SoftBank ‘replacing Huawei 4G equipment’ with Ericsson or Nokia

14 December 2018 | Alan Burkitt-Gray

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The government of Japan has stepped back from telling telecoms operators not to use Huawei or ZTE equipment – but SoftBank will replace Huawei kit in its network with alternatives from Ericsson or Nokia.

The Japanese government has already said it is concerned about cyber security in equipment it buys – a statement believed to mean it won’t buy Chinese gear for its own use. But now Reuters is reporting that Yoshihide Suga, a spokesman for the Japanese government, has said that policy won’t be imposed on private companies.

He did not name Huawei or ZTE, but it was clear that he was referring to the two rival companies.

However the Nikkei Asian Review is reporting that SoftBank is to replace Huawei kit used in its 4G network with alternatives from the Swedish and Finnish companies.

The agency reported that “the hardware will be replaced over the next few years”, and the policy is expected to extend to SoftBank’s 5G procurement strategy.

One reason for the move could be that SoftBank – headed by Masayoshi Son (pictured) is the majority shareholder in US operator Sprint, which has a large mobile network and provides enterprise and wholesale services. SoftBank has agreed a merger with Deutsche Telekom’s T-Mobile US and the two are seeking regulatory approval from US authorities. SoftBank will want to be seen to be removing Huawei kit from its network as a concession to US politicians.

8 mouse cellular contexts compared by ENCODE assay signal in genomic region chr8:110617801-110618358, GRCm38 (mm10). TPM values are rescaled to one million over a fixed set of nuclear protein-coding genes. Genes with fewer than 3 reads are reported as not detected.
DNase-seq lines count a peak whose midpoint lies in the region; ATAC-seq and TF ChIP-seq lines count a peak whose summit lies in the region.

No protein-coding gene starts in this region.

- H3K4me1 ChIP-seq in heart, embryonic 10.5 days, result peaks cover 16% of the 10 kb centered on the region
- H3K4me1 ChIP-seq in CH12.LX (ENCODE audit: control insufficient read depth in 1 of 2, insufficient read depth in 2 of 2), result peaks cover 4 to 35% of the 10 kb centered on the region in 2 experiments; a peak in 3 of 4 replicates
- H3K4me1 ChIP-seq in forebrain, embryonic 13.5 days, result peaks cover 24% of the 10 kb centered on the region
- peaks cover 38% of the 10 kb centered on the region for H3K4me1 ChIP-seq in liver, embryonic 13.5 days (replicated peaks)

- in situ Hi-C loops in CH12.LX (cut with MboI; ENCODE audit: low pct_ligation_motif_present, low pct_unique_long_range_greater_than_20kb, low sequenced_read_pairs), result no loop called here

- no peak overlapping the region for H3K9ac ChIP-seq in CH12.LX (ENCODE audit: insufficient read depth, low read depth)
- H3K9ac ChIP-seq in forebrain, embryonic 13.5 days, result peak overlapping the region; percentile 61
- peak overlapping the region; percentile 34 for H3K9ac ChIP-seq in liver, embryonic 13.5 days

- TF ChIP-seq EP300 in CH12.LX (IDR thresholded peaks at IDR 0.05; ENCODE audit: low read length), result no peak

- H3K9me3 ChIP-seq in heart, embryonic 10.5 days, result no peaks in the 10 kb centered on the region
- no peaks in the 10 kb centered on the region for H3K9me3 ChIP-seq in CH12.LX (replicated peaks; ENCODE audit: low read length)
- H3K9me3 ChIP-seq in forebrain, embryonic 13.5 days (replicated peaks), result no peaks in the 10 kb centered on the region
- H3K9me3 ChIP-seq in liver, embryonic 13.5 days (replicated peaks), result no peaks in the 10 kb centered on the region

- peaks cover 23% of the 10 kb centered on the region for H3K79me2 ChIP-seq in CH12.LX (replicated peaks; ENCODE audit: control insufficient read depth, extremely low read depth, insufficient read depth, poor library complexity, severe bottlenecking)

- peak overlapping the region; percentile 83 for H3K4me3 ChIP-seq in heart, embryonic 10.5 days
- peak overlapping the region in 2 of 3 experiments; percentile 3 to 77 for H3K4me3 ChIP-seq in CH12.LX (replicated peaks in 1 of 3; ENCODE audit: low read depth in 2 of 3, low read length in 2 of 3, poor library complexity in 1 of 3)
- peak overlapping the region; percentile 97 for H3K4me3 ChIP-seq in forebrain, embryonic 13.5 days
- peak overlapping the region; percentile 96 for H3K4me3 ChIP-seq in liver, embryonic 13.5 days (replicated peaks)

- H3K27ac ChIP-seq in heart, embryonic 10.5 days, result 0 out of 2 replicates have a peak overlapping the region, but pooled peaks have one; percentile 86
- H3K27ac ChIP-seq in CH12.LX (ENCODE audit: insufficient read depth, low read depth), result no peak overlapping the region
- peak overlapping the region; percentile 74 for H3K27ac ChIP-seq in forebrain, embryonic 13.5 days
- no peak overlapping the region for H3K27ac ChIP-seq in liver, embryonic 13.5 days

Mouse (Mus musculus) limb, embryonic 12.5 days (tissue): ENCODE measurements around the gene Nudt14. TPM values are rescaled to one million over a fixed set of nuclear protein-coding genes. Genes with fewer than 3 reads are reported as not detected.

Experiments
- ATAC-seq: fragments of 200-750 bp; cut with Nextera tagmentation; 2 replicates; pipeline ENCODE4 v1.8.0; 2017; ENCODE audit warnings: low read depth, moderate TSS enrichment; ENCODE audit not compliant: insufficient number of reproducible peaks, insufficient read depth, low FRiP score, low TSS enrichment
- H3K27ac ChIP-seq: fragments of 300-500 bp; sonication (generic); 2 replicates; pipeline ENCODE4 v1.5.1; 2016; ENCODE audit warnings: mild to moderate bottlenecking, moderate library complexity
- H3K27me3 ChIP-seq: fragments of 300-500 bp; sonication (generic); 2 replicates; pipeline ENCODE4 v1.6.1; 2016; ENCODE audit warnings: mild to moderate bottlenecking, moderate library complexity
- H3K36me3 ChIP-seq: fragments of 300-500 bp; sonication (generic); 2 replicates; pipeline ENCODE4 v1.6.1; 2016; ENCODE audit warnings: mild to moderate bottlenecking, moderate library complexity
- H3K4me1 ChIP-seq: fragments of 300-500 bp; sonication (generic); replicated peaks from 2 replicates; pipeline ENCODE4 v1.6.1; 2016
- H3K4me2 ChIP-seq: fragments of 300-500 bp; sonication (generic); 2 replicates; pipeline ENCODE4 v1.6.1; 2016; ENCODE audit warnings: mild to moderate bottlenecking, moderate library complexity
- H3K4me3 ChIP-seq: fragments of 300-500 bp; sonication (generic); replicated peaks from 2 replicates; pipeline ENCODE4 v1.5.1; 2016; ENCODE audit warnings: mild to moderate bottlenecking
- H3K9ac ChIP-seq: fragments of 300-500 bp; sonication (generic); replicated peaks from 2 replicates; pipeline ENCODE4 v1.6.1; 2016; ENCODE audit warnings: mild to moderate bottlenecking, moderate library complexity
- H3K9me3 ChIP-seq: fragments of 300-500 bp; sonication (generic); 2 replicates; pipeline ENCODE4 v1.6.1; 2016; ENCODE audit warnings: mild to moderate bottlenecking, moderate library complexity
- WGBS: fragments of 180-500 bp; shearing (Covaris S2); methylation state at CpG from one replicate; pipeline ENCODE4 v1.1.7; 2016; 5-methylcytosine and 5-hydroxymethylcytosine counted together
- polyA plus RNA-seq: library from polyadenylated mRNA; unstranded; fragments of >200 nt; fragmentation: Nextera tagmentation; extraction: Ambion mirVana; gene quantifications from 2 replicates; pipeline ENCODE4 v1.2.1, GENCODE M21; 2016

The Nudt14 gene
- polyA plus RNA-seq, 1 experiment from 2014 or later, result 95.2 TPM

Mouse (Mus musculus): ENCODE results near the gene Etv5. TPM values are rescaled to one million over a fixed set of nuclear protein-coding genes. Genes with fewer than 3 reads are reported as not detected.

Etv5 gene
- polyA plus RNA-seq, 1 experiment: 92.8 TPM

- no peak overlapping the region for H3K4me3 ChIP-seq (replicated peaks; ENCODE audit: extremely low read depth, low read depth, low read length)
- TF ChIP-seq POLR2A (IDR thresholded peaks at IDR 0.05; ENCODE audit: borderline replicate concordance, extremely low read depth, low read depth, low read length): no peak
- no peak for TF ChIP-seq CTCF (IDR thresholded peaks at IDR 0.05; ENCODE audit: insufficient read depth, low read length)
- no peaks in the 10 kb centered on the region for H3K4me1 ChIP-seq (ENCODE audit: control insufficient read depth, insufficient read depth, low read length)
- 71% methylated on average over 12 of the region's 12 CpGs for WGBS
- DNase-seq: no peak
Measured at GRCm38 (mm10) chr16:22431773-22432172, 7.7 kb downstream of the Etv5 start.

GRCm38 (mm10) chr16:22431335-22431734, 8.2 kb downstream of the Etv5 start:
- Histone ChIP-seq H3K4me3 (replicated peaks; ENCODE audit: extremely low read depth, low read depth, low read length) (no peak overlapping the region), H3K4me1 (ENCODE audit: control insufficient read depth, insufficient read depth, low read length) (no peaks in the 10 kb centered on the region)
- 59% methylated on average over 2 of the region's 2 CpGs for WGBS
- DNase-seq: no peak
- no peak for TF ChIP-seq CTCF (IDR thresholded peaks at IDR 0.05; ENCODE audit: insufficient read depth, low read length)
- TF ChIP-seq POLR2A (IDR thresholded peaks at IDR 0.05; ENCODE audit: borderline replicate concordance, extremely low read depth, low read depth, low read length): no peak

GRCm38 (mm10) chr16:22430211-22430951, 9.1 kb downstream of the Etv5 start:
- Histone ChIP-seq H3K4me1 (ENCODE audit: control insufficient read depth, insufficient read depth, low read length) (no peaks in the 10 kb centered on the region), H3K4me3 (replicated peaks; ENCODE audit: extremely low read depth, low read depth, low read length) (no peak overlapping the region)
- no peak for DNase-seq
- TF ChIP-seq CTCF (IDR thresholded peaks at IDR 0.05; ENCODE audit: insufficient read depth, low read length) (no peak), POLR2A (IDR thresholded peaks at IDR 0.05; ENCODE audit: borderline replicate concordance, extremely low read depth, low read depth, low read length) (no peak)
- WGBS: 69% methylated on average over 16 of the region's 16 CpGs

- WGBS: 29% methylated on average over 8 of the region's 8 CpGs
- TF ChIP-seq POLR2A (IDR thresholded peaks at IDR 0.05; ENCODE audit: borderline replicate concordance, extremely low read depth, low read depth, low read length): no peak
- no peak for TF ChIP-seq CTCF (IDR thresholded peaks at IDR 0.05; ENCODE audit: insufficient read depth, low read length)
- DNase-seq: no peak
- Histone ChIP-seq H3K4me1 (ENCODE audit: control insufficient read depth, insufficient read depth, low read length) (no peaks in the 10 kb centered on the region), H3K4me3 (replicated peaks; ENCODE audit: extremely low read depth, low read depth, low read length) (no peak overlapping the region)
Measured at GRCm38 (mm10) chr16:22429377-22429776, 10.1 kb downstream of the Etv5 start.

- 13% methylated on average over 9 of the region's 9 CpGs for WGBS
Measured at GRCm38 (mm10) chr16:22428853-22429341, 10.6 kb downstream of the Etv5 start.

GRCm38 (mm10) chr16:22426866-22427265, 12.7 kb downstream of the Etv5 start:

At the same time, SoftBank owns 29% of Alibaba group, the internet services company run by Jack Ma.

Japanese prime minister Shinzo Abe explained the decision not to use Chinese kit in government departments and the country’s military. “It’s extremely important to avoid buying equipment that includes malicious functions like stealing or destroying information or halting information systems,” he said, according to Nikkei.  

Meanwhile in Europe, the chair of the Danish parliament’s defence committee has expressed concerns about Huawei. Damascus-born Naser Khader, a member of Denmark’s Conservative People’s Party, told Danish broadcaster DR: “I’m very sceptical and actually worried that it is [Huawei] that might end up being responsible for our infrastructure.”

He was speaking after Jason Lan Yang, CEO of Huawei Denmark, wrote to the defence committee, saying what has become a Huawei formulaic phrase: “I want to assure you that Huawei complies with all applicable laws and regulations where it operates, including applicable export control and sanction laws and regulations of the UN, US and EU.”

Executives of Danish incumbent TDC took part in a Huawei conference two years ago in Wuzhen, China, to talk about its use of the company’s equipment in its broadband network.